I Waited 25 Years to Meet Andre Agassi and Talk Sneakers

A story about growing up Armenian and being a sneaker nerd and meeting your hero.

Andre Agassi wearing the Nike Air Tech Challenge 2 in 1990. Via Getty

It’s 11:45 a.m. on a Saturday morning in a Life Time near Penn Station and I’m having trouble breathing. It’s not because I just finished a workout, hit laps in the pool, and crushed it on the rower. It’s because I’m about to interview Andre Agassi, the tennis legend who’s an eight-time Grand Slam champion and the recipient of one of Nike’s greatest signature sneaker lines. But those aren’t the only reasons I’m sweating—I’ve waited almost 25 years for this moment and my anxiety is at an all-time high. 

I was adopted as a kid, and when I was a teenager, I got a chance to look at some of the papers from my adoption that had information about my biological parents. All they really said about my father was that he was of Armenian descent. Growing up in New Hampshire, there was virtually no Armenian community. And this was a world that hadn’t heard of the Kardashian family yet. So as a kid trying to make some sort of connection to a heritage that I couldn’t understand, I looked up to Agassi. Not only was he the coolest tennis star of his generation, he was everywhere. It was impossible to grow up in the ‘90s and not see his Canon Rebel commercials on TV or his flashy sneakers on the playground.

The first time I had the chance to purchase one of Agassi’s Nike sneakers was the 2007 retro of the Air Tech Challenge 3 in the tennis ball colorway. Except Agassi wasn’t signed to Nike at the time, so that retro didn’t have his tennis ball logo on the heel and the color of the shoe was way off.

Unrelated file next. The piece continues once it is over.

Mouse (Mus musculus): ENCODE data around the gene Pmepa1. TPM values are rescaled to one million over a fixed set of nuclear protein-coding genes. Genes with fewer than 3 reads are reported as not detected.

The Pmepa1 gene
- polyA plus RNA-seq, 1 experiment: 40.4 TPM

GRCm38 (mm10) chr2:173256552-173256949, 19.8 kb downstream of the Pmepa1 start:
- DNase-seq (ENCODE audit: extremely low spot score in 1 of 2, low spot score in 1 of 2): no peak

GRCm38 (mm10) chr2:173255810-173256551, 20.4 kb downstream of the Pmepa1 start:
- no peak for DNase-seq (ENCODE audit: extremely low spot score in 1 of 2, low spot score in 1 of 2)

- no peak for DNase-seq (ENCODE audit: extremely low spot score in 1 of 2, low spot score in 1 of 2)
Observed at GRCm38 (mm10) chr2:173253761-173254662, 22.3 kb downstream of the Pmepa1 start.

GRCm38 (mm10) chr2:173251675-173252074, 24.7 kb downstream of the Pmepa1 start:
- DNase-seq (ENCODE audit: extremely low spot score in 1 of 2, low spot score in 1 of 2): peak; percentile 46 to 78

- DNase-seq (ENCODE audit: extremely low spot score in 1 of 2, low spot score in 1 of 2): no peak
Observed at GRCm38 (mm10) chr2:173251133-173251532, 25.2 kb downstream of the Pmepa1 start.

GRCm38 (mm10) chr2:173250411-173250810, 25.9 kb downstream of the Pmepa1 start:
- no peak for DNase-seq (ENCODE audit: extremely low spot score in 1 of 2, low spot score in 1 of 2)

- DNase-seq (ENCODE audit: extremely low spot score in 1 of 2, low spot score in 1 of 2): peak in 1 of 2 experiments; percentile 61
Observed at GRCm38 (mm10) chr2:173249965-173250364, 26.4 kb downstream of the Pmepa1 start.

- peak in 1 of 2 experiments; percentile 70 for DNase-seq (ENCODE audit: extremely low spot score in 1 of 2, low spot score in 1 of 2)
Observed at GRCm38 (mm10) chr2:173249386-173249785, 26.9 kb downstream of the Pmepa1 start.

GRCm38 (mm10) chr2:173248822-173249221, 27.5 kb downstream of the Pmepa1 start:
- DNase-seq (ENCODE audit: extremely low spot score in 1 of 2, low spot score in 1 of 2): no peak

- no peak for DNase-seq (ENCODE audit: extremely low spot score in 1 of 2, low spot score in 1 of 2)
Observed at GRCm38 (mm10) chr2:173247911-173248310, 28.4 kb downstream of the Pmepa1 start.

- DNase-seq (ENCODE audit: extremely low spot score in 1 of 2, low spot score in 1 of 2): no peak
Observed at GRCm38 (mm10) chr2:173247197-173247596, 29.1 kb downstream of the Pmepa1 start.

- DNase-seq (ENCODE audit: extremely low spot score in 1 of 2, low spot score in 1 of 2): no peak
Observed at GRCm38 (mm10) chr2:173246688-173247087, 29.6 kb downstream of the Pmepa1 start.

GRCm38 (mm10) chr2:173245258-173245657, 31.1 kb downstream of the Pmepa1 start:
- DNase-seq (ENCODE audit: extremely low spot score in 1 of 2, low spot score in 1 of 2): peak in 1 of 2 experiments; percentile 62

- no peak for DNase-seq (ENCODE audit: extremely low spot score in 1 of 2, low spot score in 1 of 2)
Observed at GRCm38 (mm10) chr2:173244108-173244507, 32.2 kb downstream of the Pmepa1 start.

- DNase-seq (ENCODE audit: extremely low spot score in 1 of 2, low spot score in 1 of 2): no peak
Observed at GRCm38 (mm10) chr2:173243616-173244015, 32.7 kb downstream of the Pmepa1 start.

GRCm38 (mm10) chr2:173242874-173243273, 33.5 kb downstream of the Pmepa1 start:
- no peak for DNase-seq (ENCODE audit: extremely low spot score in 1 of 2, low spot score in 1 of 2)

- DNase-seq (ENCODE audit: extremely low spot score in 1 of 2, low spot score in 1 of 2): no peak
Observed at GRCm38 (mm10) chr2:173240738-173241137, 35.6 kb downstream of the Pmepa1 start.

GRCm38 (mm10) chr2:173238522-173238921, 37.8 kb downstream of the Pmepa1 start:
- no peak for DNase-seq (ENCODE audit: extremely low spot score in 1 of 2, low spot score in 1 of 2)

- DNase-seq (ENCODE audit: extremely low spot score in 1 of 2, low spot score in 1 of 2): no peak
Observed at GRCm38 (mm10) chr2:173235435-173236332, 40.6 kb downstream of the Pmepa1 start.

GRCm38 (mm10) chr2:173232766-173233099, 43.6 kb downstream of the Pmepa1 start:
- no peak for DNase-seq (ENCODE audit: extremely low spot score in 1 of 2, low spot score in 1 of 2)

I thought I was finally going to get my chance to talk to him in 2015, when Nike had him play against Pete Sampras in the streets of New York City. But I showed up for the conversation, waited on a couch for an hour, and never had the publicist pull me in for the talk. 

Nine years later, I told the story of missing the interview on an episode of the Complex Sneakers Show. Agassi had announced in February that his Air Tech Challenge 2 in the “Hot Lava” colorway from 1990 was coming back this year. And we were throwing a shot in the dark in the hopes of being able to talk to him at last.

A month or so went by, and nothing. Then out of the blue, we received an email saying that Agassi would be in town for a pickleball talk and expo at the Life Time Fitness location and I could possibly get some time to talk to him.

It was more than a coincidence. It was not only my birthday week, but I also received the email with the opportunity on April 24, the date of remembrance of the Armenian Genocide.

So fast forward—there I was in Penn Station waiting to talk to Agassi. Two other media outlets were slotted ahead of me and he had to make his way to the pickleball court soon for an audience that was waiting for him to play. I didn’t think I was even going to get to talk to him again. And I felt like I had so much to say, in such a short frame of time.

They asked if I could talk to Agassi on the go as he was getting ready. It wasn’t ideal, but I had to make do with what I was given. 

I only had a handful of minutes to talk to him, and about half of it was me telling him the background of why this meant so much to me. He seemed thrilled to learn my story, joking that I sounded “complex” before I let it all out.

I needed to get sneaker information, as that’s what I know everyone wants to read about.

The biggest topic at hand was the re-release of the Air Tech Challenge 2, a sneaker that seems to come back every five years or so at this point. 

“I mean, I love it. I mean, it's like bringing back a piece of history and a piece of my life,” said Agassi. “I've enjoyed that whole journey with Nike and being such an intimate part of designing it, giving input, and then watching it come to life and how people reacted then. And then seeing it come back.”